The manchild moved to where boys go to bald:
a forest of plaster, his language erased.
A terrier brushed his leg,
he longed to pet its fur.
A boy and girl threw sticks at their ball in a tree,
he starved to reach up and embody their hero.
Into his open sore
he deposited an evening.
He emitted more fluids than his liver contained.
He wondered why tattoos gave their harborers cool,
why men sported earrings,
why women sported earrings.
He lay in the grass and drilled out his mind
for images that could untie old knots,
his sweater sleeves tie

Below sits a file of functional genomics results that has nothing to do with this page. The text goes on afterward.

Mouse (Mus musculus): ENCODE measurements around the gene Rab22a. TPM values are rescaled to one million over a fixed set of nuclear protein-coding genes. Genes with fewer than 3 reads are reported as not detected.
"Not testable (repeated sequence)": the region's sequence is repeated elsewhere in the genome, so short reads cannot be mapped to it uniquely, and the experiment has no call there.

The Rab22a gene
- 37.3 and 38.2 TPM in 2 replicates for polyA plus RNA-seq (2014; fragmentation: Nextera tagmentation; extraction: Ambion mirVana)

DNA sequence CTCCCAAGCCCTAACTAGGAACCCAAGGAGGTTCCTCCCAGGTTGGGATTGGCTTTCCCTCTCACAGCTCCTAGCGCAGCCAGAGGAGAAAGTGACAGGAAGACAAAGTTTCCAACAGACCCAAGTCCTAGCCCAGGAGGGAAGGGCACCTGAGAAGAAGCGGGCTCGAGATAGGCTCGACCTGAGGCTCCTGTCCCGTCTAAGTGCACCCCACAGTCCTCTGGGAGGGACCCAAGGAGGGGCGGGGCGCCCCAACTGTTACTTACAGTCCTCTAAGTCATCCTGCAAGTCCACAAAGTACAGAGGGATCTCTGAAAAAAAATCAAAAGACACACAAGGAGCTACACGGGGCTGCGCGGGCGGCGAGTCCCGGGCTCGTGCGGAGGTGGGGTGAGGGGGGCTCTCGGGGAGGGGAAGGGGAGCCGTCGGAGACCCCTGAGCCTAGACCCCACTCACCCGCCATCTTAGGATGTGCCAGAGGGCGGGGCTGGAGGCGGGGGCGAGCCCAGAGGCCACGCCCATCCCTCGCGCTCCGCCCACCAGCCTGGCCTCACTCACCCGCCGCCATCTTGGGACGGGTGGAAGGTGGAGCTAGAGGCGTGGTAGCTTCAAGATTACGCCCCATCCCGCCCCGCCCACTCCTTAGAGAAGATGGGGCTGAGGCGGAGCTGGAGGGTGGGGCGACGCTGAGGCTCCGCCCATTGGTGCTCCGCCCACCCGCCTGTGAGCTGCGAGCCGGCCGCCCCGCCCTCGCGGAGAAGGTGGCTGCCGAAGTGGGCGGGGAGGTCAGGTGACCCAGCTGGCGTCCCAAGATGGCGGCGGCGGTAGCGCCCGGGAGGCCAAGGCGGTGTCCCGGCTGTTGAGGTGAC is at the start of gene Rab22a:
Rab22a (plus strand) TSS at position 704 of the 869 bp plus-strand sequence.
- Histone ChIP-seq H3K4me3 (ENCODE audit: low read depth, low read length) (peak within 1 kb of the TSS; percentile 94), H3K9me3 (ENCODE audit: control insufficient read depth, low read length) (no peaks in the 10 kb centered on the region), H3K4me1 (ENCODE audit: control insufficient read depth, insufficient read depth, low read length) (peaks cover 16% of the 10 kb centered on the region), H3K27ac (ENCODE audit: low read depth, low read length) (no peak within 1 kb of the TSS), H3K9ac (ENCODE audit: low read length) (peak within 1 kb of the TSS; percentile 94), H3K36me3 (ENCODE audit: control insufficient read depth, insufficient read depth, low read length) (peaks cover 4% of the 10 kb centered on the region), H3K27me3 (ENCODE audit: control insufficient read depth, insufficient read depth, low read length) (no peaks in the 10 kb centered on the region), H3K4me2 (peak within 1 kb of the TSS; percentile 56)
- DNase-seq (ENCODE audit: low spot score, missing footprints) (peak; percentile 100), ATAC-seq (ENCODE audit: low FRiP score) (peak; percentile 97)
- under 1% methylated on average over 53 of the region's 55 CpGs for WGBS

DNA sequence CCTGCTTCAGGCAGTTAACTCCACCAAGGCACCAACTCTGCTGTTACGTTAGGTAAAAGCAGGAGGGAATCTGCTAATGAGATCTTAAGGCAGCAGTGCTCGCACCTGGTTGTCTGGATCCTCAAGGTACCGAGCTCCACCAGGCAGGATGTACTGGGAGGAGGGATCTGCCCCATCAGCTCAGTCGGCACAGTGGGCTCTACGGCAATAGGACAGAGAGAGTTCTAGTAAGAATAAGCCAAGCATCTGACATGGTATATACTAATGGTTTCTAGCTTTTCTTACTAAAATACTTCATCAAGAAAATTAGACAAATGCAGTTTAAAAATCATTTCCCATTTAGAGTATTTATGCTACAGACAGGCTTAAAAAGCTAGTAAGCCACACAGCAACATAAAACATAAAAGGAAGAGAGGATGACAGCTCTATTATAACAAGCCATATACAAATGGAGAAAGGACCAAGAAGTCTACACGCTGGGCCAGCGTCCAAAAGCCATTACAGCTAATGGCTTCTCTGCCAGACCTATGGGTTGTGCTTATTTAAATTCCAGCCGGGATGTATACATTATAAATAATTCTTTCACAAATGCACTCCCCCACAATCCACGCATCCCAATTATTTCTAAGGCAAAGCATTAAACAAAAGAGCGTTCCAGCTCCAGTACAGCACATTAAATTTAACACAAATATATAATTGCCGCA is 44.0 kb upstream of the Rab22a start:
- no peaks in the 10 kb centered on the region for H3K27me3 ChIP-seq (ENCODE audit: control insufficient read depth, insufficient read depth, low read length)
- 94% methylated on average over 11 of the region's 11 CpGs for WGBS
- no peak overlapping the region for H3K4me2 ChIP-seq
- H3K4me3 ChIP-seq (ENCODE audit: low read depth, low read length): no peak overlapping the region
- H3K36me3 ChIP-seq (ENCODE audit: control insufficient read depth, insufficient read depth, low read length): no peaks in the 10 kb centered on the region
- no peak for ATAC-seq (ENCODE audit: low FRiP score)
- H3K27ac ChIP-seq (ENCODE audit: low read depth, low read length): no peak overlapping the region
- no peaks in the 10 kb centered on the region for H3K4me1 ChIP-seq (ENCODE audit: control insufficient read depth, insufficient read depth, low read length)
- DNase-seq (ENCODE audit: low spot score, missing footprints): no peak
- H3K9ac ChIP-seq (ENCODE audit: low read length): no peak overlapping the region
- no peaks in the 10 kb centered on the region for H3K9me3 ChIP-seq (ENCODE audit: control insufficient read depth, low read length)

around his hefty waist.
He lay in the grass near beautiful girls;
eye contact was neither made nor kept.
Aspirations to jog, walk
the dog around the block.
He spoke to Mother and dead CEOs
in his sleep, and in his sleep
he heard himself talk
and was afraid to awaken.
A shuttle bus shuffled past, clicked violins
into position. Near Rainbow Falls
two years before
a tree with loose roots
upended uphill and fast-lanced down a gulch.
The forest grabbed at, hoped to stop, or slow it,
but it hit the creek,
with lugubrious force,
at which point momentum broke it apart.
He lay in the grass and imagined that tree
would still lie in pieces, cracked little verses,
at a low, low point
for a long, long time.